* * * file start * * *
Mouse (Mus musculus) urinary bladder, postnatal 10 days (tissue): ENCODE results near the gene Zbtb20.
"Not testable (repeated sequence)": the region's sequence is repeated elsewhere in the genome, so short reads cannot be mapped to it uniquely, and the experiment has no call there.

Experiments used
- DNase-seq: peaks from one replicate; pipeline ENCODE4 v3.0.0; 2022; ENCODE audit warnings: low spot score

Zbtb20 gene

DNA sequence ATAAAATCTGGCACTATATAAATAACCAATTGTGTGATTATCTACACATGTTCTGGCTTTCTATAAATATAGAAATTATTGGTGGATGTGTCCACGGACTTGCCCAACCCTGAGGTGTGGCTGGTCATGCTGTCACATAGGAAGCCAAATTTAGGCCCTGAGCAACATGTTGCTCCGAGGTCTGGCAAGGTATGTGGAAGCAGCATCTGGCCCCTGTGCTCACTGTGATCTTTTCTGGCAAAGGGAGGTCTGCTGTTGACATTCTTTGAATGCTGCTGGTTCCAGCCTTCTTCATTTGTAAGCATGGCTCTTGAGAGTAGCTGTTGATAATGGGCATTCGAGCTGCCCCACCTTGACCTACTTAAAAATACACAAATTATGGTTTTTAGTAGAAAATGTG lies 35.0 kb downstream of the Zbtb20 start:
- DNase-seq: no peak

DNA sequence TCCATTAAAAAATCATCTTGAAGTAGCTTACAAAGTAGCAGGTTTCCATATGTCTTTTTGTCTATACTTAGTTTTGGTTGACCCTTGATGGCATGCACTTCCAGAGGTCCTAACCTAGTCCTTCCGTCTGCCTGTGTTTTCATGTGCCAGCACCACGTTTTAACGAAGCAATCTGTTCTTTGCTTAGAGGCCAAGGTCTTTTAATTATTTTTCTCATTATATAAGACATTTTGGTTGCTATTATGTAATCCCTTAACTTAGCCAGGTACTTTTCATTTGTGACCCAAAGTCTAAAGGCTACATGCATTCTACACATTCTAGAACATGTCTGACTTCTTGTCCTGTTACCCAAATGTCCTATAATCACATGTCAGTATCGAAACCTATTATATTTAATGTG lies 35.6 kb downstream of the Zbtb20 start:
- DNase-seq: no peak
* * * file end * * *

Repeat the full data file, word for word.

Mouse (Mus musculus) urinary bladder, postnatal 10 days (tissue): ENCODE results near the gene Zbtb20.
"Not testable (repeated sequence)": the region's sequence is repeated elsewhere in the genome, so short reads cannot be mapped to it uniquely, and the experiment has no call there.

Experiments used
- DNase-seq: peaks from one replicate; pipeline ENCODE4 v3.0.0; 2022; ENCODE audit warnings: low spot score

Zbtb20 gene

DNA sequence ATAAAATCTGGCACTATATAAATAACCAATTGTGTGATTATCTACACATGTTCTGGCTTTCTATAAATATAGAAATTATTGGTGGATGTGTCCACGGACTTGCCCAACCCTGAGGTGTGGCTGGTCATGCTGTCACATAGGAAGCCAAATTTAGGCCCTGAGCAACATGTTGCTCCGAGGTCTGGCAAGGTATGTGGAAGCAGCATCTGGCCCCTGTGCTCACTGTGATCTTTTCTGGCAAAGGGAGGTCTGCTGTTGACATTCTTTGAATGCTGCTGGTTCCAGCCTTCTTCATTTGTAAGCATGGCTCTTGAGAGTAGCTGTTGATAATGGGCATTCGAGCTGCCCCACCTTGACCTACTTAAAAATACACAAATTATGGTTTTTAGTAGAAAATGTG lies 35.0 kb downstream of the Zbtb20 start:
- DNase-seq: no peak

DNA sequence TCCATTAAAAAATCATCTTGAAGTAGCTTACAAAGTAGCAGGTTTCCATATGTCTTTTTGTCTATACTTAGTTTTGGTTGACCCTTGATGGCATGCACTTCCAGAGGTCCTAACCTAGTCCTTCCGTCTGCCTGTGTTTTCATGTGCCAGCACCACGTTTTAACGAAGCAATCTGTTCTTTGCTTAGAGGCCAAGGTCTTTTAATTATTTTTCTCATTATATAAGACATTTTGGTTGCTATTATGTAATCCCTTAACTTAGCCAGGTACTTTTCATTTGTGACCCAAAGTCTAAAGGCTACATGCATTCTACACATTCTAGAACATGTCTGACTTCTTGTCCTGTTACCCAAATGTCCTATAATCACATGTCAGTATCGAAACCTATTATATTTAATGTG lies 35.6 kb downstream of the Zbtb20 start:
- DNase-seq: no peak